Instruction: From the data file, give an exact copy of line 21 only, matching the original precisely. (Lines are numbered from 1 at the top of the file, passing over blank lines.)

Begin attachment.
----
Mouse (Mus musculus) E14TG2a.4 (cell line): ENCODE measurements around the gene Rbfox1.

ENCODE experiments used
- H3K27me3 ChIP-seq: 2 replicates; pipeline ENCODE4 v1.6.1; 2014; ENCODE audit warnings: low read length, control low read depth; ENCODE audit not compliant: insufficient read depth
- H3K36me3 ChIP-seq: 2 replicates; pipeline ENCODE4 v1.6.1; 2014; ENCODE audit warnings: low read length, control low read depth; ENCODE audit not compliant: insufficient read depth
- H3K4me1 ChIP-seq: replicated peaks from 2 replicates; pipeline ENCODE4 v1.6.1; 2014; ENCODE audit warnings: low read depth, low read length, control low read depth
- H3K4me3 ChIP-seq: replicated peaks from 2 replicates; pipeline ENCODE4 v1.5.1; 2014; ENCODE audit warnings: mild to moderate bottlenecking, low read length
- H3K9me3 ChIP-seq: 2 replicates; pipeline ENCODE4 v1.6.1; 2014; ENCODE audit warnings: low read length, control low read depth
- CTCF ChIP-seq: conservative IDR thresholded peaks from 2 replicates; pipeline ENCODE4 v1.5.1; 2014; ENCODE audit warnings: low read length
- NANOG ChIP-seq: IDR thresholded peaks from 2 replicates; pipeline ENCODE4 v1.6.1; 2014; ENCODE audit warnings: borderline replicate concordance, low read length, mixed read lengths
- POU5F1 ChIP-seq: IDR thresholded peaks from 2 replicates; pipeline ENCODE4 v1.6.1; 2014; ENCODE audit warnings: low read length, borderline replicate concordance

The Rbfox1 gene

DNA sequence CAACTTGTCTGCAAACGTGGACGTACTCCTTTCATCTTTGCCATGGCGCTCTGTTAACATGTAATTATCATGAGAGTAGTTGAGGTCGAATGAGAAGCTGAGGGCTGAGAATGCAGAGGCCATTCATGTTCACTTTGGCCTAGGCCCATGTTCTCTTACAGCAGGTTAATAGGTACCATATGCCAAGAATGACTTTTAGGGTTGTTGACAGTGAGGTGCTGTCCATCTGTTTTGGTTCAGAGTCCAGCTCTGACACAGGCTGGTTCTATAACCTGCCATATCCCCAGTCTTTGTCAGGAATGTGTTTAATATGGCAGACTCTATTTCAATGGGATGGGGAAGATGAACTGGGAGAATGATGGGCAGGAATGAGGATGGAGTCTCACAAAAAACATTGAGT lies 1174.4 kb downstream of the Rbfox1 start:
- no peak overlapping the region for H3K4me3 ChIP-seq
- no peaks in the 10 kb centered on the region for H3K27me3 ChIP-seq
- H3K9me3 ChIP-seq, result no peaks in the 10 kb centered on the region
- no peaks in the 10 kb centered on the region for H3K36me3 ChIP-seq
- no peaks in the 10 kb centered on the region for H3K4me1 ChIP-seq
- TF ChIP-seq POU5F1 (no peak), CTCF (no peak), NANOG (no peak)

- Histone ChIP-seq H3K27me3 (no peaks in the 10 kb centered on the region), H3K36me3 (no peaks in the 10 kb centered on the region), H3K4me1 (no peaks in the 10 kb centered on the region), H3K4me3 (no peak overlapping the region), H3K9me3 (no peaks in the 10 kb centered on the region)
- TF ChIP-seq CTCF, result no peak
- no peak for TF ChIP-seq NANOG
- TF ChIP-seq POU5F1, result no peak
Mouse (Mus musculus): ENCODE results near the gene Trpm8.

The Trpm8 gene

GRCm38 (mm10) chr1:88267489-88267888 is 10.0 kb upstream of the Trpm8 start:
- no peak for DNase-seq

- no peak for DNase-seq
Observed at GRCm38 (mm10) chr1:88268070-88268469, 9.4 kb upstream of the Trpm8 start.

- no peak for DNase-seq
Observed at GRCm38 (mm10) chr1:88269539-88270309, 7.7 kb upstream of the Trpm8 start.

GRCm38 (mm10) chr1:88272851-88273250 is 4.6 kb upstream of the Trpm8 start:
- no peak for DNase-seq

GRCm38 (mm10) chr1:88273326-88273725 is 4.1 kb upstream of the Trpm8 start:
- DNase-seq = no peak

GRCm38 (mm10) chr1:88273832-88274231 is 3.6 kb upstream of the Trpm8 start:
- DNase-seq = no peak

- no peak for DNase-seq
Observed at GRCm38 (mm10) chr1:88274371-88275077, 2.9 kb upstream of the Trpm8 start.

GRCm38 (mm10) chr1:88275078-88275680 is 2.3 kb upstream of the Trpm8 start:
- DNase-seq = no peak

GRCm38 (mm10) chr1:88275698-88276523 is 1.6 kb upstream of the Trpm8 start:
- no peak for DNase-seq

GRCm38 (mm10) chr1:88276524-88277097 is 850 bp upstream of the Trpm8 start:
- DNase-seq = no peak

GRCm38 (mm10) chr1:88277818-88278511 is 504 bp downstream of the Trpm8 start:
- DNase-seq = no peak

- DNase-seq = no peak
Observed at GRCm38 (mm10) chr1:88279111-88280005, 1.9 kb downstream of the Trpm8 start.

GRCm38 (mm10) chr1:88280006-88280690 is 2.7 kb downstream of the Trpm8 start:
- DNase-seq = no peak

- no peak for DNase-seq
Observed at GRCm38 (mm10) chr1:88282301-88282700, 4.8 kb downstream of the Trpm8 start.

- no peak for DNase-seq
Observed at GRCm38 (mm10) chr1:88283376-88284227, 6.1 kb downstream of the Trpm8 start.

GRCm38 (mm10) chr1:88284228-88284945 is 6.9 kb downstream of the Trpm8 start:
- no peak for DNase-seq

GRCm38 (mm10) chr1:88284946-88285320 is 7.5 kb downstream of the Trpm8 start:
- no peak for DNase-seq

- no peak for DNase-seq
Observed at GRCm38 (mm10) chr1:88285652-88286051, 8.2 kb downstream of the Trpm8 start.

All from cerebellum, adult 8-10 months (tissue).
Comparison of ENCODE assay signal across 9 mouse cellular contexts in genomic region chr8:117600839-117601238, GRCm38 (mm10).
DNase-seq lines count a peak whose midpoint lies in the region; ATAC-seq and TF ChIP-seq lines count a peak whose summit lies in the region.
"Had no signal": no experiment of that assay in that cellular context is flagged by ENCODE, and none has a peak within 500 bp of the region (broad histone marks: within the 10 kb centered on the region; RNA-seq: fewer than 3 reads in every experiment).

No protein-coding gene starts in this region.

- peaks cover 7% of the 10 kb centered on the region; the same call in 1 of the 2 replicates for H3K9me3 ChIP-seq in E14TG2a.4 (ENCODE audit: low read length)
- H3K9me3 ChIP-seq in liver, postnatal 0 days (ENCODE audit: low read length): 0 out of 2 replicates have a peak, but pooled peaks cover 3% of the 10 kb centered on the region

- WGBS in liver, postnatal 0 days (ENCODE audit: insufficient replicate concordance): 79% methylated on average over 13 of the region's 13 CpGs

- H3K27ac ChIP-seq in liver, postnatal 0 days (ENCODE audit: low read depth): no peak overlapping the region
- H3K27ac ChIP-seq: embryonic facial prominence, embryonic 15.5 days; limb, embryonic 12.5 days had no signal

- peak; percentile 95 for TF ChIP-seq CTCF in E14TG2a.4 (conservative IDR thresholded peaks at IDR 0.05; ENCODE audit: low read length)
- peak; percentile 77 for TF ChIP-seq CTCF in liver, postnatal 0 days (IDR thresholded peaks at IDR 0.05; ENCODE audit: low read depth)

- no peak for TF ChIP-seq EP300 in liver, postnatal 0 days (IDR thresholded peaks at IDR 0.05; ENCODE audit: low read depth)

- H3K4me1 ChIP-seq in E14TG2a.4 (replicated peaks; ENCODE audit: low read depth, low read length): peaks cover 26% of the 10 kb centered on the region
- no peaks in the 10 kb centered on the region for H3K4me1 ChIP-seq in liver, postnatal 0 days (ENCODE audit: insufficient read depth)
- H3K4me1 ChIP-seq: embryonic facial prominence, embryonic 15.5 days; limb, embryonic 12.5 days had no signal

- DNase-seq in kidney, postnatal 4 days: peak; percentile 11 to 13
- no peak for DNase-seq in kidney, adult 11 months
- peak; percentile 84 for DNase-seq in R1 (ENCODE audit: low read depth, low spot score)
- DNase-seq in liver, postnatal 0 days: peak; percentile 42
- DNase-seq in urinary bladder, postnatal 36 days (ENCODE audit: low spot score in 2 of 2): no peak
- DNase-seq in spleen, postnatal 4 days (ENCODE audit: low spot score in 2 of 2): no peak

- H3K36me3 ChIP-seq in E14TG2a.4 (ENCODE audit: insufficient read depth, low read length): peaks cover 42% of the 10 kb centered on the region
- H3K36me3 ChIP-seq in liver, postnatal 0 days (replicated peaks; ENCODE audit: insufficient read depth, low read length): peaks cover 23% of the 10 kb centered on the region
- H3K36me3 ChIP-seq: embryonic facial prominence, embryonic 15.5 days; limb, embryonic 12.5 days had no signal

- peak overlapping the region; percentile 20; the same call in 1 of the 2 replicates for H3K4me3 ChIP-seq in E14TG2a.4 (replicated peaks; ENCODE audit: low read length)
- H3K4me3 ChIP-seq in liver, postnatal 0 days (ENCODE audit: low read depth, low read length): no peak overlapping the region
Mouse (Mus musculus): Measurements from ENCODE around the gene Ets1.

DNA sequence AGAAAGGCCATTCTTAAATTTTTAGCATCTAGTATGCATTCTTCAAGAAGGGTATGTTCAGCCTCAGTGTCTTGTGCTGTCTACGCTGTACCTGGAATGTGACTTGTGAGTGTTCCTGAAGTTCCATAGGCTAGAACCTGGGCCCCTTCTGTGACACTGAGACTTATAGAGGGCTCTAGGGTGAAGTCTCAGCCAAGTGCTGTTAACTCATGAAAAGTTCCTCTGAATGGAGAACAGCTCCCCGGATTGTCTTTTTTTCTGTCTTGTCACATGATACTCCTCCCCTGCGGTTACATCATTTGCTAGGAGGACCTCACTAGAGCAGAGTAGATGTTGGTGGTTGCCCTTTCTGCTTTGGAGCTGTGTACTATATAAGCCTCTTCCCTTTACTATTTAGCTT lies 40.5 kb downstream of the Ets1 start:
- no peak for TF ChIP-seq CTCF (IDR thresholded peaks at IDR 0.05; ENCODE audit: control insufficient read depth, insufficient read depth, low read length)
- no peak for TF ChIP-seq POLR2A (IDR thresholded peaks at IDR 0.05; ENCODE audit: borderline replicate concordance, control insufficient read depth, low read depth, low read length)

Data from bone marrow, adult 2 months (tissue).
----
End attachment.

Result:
- no peak for TF ChIP-seq NANOG